Tourniquets, accidental or on purpose and what happens when you remove them (spraddle leg fixers bew

Discussion in 'Quail' started by dc3085, Sep 26, 2015.

  1. dc3085

    dc3085 Chillin' With My Peeps

    I've let this one sit on the burner for a while so as not to hurt the feelings of the keeper in this situation.

    We've all heard that when you have a serious wound, you should wrap it in some sort of a tourniquet to stem the flow of blood. What information often doesn't come with that, is that tourniquets cause extreme levels of blood pressure on the active side of the barrier. When you place a tourniquet on someone, you should always have it removed at the hospital, less the limb you are trying to save be destroyed by the level of blood pressure built up at the tourniquet. Properly done the, physician will relieve the blood pressure then remove the tourniquet.

    Now we in our yards and aviaries don't really have the means to relieve blood pressure properly, so for us it's best to avoid using a tourniquet at all. However some medical help that people will occasionally offer to their birds can have the side effect of causing a tourniquet on a limb. In particular, spraddle leg fixes and curled toe fixes can cause their own tourniquet unintentionally. The picture below is from a customer of mine who tried to fix spraddle legs in a coturnix chick and things didn't go as planned. This particular keeper chose to use the band aid method of binding the hips of the chick and the band aid accidentally completed itself around the birds leg. By the morning it looked bad, and keeper, not knowing what would happen, removed the tourniquet. The bird passed shortly after, I'm guessing from shock.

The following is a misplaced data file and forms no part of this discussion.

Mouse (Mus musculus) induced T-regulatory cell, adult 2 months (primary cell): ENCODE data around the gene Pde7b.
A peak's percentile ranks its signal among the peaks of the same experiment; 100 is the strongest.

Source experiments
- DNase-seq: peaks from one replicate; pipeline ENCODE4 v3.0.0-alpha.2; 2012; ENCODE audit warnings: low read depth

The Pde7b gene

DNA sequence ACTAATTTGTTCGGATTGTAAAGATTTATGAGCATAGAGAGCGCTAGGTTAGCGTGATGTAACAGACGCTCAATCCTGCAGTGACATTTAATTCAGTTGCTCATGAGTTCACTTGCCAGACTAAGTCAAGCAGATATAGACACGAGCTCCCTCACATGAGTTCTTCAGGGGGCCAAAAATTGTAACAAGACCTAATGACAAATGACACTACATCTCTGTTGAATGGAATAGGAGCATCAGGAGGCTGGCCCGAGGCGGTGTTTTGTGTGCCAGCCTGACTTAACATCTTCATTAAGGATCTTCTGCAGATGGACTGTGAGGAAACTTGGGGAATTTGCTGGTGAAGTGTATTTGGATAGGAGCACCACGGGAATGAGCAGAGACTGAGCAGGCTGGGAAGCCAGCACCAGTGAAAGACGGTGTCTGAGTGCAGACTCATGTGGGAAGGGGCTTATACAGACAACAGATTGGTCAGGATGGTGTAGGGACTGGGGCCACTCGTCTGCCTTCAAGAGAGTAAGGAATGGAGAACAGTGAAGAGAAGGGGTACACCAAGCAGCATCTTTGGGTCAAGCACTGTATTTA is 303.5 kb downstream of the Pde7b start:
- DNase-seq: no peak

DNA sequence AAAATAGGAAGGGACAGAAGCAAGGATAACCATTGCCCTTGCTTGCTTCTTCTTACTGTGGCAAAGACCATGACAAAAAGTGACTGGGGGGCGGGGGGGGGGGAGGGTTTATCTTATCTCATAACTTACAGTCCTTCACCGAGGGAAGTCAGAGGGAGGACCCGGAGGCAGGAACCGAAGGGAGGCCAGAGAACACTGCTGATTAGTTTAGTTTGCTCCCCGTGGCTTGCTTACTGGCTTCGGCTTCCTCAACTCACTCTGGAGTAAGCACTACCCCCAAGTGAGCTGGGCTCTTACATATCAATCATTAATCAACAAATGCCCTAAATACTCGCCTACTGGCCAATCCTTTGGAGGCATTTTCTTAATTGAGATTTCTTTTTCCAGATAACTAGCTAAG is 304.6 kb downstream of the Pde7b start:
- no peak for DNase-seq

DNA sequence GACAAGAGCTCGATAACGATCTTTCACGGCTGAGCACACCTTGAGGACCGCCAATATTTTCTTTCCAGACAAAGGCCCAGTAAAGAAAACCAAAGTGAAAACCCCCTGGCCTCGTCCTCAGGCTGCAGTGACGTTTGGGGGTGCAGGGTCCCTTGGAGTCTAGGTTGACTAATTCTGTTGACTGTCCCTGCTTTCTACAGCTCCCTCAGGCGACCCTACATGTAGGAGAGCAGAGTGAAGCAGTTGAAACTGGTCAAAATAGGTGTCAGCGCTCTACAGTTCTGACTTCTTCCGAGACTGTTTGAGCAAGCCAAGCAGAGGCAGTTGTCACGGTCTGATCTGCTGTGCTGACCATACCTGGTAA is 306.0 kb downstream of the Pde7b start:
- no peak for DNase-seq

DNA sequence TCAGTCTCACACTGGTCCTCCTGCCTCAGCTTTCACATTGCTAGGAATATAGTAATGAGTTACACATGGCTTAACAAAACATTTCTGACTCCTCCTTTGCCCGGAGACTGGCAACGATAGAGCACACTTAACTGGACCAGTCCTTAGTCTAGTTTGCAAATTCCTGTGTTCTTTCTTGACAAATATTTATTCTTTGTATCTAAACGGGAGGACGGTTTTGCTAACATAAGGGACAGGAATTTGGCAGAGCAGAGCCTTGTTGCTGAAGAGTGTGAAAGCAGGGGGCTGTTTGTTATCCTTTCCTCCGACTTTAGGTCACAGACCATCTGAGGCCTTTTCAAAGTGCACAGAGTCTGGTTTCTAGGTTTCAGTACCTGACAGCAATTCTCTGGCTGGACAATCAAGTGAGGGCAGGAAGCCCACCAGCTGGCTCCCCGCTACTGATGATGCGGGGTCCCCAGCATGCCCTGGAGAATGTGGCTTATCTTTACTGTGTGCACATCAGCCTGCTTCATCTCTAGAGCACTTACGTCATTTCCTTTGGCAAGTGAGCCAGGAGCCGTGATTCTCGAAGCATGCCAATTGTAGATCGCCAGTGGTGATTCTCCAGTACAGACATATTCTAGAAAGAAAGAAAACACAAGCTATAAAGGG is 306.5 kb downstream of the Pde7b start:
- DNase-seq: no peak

The moral of this story is if your bird intentionally or unintentionally get placed or caught in a tourniquet, they will need to be taken to a vet if you hope to save the limb/bird. Hopefully this will also give people fixing spraddle legs a bit more caution as I'm sure this happens much more often than I hear about.

  2. enola

    enola Overrun With Chickens

    Personally, I don't think band aids should be used for spraddled legs. But, that will probably cause a certain amount of conjecture on here.

    I use zip ties and small rubberbands. Just as effective and easier to change. Done this way, it is very simple to monitor any leg injury or swelling.
    Last edited: Sep 26, 2015

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